This post will evaluate signals based on the rank regression hypotheses covered in the last post. The last time around, … Continue reading →

Today I am giving away 10 sessions of free, online, one-on-one R help. My hope is to get a better understanding of how my readers use R, and the issues they face when working on their own projects. The sessions will be over the next two weeks, online and 30-60 minutes each. I just purchased Screenhero, The post

After you check the distribution of the data by ploting the histogram, the second thing to do is to look for outliers. Identifying the outliers is important becuase it might happen that an association you find in your analysis can be explained by the presence of outliers. The best tool to identify the outliers is

The quest for income microdata For a separate project, I've been looking for source data on income and wealth inequality. Not aggregate data like Gini coefficients or the percentage of income earned by the bottom 20% or top 1%, but the sources used to calculate those things. Because it's sensitve personal financial data either from surveys or tax...

Introduction This should be last in the series of posts based on my R package cricketr. That is, unless some bright idea comes trotting along and light bulbs go on around my head. In this post cricketr adapts to the Twenty20 International format. Now cricketr can handle stats from all 3 formats of the game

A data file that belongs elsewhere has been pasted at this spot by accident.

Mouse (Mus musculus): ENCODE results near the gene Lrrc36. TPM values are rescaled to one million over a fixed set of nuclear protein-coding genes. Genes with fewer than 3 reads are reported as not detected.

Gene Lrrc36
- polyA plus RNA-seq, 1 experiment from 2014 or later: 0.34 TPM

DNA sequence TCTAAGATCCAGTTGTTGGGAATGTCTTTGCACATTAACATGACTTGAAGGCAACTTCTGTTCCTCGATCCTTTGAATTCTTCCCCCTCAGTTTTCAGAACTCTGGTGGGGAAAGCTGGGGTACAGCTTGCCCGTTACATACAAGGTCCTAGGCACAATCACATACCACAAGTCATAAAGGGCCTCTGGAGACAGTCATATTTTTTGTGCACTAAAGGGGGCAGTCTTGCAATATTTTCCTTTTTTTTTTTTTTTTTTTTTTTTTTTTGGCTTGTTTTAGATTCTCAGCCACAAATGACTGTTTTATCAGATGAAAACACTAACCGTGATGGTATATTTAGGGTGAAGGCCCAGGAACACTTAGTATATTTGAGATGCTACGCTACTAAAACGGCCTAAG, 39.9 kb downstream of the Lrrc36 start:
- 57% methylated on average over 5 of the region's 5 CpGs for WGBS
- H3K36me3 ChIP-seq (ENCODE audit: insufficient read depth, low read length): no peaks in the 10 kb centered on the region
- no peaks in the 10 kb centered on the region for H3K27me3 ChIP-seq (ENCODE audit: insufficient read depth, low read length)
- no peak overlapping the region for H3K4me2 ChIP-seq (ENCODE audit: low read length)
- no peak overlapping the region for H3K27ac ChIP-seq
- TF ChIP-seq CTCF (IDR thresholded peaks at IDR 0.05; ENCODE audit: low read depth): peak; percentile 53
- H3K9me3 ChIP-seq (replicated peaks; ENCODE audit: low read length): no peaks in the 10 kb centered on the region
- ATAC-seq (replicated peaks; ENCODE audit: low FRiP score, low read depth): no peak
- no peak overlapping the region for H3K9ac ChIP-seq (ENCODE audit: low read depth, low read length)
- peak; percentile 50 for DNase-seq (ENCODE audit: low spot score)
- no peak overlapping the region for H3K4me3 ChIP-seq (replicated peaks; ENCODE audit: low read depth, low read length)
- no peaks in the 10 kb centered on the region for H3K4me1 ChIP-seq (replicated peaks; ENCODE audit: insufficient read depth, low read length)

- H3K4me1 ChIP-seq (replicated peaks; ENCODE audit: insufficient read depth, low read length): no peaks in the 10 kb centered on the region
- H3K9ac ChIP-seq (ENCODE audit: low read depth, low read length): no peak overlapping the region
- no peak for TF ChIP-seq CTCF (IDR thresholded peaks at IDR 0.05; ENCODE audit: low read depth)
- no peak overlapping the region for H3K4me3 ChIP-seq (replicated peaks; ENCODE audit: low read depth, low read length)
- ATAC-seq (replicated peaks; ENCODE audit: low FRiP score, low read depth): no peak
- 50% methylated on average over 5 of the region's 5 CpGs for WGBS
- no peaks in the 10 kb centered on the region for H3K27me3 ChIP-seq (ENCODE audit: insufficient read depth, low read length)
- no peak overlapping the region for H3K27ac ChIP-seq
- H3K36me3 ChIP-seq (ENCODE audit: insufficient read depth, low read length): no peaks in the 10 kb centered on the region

Introduction In this post my package ‘cricketr’ takes a swing at One Day Internationals(ODIs). Like test batsman who adapt to ODIs with some innovative strokes, the cricketr package has some additional functions and some modified functions to handle the high strike and economy rates in ODIs. As before I have chosen my top 4 ODI

R allows you to create different plot types, ranging from the basic graph types like density plots, dot plots, bar charts, line charts, pie charts, boxplots and scatter plots, to the more statistically complex types of graphs such as probability plots, mosaic plots and correlograms. In addition, R is pretty known for its data visualization The post

This afternoon, we’ve seen in the training on data science that it was possible to use AIC criteria for model selection. > library(splines) > AIC(glm(dist ~ speed, data=train_cars, family=poisson(link="log"))) 438.6314 > AIC(glm(dist ~ speed, data=train_cars, family=poisson(link="identity"))) 436.3997 > AIC(glm(dist ~ bs(speed), data=train_cars, family=poisson(link="log"))) 425.6434 > AIC(glm(dist ~ bs(speed), data=train_cars, family=poisson(link="identity"))) 428.7195 And I’ve been asked...

I don’t understand why any researcher would choose not to use panel/multilevel methods on panel/hierarchical data. Let’s take the following linear regression as an example: , where is a random effect for the i-th group. A pooled OLS regression model for the above is unbiased and consistent. However, it will be inefficient, unless for all

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